During the years of his activity, Mr. Jackson carefully avaided publicity, and now that he is in retirement, he is certainly not seeking to broadcast his accomplishments of former days.

Mr. Jackson's mode of living for a dozen years has been so vastly different from the period when his remarkable handswere being trained that this becomes a kind of Dr. Jekyll and Mr.Hyde story. While he has vivid recollections of those days, he has a comforting contrast in his present environment and association, along with the full realization that there can be no return to that former existence.

Expressions from a few men who have watched Mr. Jackson work follows:

Russ Walsh: "Both psychologically and dextrously, he is far ahead of anyone I have seen work. I'm not alwyas sure that he did what he started out to do. When you add it all up, I'm just plain bewildered."

Bill Larsen: "Fox Jackson is something to see, admire, and talk about."

John Mullholland: "Jackson does things with a pack of cards wholly unbelievable, even when you see them."

Jack Chanin: "If I went in for that kind of work, I would be insane on the subject. After watching Jackson with all eyes I have, I don't know what he was doing."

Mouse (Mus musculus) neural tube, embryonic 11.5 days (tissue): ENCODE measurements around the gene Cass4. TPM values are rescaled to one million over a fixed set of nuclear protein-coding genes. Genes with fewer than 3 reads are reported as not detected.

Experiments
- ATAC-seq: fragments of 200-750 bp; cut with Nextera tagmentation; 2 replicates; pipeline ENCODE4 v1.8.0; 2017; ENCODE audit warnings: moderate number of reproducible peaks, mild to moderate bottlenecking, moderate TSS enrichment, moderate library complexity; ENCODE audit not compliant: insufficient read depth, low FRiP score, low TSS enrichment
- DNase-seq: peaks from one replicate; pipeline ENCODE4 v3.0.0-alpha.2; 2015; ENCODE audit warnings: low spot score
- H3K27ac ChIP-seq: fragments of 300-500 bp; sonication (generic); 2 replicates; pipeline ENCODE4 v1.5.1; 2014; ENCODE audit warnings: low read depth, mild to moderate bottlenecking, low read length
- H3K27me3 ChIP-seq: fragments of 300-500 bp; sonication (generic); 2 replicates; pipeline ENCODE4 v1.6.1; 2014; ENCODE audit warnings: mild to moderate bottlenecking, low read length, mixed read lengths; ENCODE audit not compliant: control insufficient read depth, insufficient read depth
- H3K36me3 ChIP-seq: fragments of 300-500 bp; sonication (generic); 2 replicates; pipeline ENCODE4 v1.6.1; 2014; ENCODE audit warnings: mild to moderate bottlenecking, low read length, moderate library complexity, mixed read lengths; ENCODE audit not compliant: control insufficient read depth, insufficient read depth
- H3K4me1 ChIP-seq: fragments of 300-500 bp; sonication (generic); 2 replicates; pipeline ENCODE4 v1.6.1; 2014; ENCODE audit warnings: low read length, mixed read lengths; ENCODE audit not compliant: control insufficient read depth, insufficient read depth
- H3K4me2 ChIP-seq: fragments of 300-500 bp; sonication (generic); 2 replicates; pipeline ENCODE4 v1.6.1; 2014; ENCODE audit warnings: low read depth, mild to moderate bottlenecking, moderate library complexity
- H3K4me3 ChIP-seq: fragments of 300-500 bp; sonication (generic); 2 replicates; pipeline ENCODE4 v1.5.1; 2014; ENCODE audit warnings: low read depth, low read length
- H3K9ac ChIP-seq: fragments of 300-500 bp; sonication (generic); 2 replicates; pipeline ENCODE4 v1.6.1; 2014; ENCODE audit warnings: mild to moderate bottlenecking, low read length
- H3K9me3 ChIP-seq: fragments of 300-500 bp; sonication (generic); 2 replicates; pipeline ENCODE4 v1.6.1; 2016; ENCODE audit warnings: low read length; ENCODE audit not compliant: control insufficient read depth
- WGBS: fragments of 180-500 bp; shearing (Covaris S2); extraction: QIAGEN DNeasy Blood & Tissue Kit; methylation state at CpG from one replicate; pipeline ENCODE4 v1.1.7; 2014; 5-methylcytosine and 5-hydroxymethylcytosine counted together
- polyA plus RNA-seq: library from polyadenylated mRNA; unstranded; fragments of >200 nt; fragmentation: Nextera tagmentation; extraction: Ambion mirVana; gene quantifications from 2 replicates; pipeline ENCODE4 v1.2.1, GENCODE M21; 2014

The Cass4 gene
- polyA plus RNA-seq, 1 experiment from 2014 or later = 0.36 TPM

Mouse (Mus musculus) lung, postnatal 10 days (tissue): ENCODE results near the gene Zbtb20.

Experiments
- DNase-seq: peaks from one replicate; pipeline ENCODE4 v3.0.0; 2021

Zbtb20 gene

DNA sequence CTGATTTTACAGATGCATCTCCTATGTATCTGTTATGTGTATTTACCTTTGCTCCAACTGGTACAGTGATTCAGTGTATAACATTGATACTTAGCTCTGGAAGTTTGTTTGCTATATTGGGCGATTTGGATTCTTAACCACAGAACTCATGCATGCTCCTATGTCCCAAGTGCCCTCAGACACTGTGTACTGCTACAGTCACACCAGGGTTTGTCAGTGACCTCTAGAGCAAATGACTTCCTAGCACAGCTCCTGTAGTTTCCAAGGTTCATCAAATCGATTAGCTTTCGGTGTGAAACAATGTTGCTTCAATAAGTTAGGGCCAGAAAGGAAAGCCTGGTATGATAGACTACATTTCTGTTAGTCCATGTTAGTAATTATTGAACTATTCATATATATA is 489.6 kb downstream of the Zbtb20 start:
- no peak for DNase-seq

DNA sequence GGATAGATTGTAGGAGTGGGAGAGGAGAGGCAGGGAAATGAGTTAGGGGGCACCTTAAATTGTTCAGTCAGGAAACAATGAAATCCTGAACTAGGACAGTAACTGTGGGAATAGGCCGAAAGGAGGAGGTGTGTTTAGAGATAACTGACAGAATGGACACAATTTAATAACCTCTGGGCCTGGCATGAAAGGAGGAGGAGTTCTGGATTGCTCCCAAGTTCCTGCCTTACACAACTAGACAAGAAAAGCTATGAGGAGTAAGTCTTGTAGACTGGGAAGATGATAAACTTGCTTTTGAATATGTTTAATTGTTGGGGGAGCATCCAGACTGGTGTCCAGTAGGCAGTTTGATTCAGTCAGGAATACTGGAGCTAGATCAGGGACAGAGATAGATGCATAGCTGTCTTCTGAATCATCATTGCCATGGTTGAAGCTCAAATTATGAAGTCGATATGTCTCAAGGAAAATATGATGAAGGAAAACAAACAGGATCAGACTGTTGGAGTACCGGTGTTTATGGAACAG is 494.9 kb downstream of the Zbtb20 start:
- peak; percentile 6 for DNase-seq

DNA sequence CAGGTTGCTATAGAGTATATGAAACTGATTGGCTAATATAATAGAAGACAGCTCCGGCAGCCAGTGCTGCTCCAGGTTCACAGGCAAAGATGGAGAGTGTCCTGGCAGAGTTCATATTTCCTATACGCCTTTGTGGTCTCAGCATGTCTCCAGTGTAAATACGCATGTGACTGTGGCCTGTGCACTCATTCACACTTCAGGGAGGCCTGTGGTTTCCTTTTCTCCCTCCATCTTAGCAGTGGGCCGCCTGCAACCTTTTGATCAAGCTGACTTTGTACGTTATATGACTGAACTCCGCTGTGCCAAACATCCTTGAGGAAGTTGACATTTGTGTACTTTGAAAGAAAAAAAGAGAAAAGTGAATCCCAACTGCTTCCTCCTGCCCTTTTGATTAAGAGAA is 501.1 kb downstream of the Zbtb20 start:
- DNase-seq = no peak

In the following month, in the, "Have A Card" colunm T.J. Crawford writes:

The Fox Jackson Story in the January Linking Ring has brought many expressions of appreciation. Some criticised me for writing a too conservative statement of the appearently immpossible which Mr. Jackson is able to put over with a pack of cards.

Mr. Jackson is now confined in the Veterans' Hospital, Memphis, Tenn., and we sincerely trust that he is on the road to recovery.

So based upon the above articles we know he just started gambling around the same time "Expert At The Card Table" was first published.

It was 1942 12 years in retirment and 30 odd years of gambling. That brings his entry to the scene around 1899 or 1900.

Also, We know he served in the military since he was in the Veterans Hospital.

I haven't been able to find any more information on this guy, but I did reach out to Denny from "Denny and Lees" magic shop and he was intrigued also! He told me he would do some checking. so I'll let you know what I find out.
I wonder though if there is any surviving relatives of W.O. Jackson that may have some of his stuff in an old attic somewhere, or maybe track down a relative of Jeff Grigsby, wouldn't that be nice.